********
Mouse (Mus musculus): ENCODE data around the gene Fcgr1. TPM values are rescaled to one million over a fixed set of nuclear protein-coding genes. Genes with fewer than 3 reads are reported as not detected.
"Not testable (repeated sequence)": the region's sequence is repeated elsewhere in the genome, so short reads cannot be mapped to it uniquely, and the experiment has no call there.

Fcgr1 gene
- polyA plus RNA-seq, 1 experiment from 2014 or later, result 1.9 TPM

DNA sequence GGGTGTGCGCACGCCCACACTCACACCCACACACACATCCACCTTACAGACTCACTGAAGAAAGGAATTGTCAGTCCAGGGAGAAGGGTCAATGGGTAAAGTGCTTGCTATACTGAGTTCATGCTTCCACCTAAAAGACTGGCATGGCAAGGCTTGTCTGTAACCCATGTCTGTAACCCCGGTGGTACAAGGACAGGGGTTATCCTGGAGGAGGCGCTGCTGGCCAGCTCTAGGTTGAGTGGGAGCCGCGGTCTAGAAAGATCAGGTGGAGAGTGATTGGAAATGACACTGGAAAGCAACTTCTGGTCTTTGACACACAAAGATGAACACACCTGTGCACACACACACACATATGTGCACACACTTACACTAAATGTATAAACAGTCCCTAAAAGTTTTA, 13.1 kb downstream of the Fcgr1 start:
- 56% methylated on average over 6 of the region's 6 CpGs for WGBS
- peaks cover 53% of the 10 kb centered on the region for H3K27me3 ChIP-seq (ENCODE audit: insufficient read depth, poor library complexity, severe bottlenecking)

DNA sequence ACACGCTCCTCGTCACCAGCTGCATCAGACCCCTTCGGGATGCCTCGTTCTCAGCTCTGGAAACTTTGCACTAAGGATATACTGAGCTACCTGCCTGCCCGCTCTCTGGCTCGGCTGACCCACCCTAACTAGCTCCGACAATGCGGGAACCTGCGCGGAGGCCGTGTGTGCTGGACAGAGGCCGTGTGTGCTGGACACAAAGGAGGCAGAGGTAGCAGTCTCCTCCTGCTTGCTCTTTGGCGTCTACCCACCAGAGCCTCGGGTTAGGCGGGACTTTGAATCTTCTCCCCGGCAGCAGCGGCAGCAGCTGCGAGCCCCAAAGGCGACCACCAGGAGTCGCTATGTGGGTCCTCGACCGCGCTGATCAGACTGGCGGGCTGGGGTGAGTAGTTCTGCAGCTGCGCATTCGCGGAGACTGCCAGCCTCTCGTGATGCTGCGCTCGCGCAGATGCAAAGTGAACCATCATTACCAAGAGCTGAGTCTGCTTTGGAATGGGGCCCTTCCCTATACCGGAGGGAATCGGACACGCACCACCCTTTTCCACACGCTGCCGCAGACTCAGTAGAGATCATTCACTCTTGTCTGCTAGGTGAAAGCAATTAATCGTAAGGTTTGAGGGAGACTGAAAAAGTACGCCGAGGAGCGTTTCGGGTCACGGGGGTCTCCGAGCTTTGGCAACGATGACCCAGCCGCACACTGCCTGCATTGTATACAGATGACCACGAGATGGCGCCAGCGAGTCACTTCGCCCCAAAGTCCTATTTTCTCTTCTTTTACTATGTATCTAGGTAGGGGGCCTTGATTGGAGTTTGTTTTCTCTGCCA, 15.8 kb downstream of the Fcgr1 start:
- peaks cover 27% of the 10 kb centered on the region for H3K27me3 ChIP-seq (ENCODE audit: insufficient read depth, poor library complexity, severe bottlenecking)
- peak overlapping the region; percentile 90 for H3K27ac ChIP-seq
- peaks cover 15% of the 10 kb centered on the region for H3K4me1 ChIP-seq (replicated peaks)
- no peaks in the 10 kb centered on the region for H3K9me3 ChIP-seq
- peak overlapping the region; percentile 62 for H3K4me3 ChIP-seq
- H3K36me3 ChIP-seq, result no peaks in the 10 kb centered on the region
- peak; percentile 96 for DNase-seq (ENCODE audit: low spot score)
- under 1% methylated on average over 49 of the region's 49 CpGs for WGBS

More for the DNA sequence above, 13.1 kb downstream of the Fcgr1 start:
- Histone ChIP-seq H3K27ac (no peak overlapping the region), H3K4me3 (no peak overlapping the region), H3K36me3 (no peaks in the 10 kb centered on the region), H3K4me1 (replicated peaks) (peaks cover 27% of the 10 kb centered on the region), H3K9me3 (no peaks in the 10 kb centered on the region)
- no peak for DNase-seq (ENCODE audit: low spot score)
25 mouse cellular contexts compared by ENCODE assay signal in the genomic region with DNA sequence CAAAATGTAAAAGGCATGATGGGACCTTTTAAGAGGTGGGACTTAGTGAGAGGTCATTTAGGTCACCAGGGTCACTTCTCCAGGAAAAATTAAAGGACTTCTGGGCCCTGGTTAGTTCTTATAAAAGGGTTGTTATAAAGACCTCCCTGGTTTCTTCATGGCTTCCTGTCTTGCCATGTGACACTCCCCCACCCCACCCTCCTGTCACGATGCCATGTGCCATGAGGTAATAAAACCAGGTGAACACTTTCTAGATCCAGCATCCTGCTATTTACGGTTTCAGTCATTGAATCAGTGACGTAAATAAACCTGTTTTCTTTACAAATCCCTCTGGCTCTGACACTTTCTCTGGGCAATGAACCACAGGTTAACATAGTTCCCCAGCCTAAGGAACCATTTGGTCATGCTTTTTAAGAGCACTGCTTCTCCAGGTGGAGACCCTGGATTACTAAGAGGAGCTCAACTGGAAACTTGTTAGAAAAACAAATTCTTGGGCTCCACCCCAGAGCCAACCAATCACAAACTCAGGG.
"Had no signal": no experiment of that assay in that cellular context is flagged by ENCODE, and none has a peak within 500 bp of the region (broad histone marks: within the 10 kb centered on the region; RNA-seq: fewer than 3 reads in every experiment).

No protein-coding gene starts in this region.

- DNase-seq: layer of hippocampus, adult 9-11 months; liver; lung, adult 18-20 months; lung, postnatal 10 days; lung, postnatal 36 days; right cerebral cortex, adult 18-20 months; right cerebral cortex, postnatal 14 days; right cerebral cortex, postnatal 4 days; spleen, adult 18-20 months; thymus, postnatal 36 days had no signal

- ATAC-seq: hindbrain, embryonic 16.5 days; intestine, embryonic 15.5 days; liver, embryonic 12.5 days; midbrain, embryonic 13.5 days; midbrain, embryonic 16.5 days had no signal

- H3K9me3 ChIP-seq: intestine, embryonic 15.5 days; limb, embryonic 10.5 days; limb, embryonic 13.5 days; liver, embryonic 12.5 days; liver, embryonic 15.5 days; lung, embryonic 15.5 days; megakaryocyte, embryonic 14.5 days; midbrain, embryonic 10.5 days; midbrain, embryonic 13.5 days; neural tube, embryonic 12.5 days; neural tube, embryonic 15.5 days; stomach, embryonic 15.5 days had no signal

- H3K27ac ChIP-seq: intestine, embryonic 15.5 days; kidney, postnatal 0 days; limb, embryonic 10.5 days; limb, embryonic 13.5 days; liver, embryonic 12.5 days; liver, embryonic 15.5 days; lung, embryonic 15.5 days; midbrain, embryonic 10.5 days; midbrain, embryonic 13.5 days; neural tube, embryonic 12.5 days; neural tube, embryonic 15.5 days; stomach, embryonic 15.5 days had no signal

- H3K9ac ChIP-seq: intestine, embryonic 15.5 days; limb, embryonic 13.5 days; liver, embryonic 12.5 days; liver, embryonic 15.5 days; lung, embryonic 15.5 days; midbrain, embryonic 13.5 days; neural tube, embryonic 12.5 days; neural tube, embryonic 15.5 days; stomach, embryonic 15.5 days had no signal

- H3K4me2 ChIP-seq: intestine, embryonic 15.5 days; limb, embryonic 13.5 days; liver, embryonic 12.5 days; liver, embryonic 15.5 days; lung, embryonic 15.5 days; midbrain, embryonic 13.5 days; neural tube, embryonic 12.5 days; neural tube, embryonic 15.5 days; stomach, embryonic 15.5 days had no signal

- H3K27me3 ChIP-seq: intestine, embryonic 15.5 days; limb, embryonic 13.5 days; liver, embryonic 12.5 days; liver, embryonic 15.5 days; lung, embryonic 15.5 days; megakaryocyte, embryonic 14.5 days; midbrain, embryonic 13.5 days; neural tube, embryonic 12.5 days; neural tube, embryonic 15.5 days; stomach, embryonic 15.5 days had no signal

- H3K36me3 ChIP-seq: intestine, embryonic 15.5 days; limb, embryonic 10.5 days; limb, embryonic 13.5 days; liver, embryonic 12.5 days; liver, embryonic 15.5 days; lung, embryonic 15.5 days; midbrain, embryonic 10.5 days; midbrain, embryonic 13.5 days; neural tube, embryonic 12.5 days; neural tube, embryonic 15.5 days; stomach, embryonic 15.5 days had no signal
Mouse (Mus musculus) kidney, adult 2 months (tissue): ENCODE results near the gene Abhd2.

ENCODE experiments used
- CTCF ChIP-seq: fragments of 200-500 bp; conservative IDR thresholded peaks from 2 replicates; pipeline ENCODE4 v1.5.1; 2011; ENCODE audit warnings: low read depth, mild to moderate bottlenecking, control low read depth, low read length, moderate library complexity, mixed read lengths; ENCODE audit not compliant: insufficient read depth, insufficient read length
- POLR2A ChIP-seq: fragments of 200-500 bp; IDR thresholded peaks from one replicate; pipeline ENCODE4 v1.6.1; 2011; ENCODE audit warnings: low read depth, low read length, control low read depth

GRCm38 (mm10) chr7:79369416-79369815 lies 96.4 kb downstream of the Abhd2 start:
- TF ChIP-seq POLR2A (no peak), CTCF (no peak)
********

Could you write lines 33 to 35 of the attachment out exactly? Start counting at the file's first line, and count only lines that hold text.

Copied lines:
- CTCF ChIP-seq: fragments of 200-500 bp; conservative IDR thresholded peaks from 2 replicates; pipeline ENCODE4 v1.5.1; 2011; ENCODE audit warnings: low read depth, mild to moderate bottlenecking, control low read depth, low read length, moderate library complexity, mixed read lengths; ENCODE audit not compliant: insufficient read depth, insufficient read length
- POLR2A ChIP-seq: fragments of 200-500 bp; IDR thresholded peaks from one replicate; pipeline ENCODE4 v1.6.1; 2011; ENCODE audit warnings: low read depth, low read length, control low read depth

GRCm38 (mm10) chr7:79369416-79369815 lies 96.4 kb downstream of the Abhd2 start: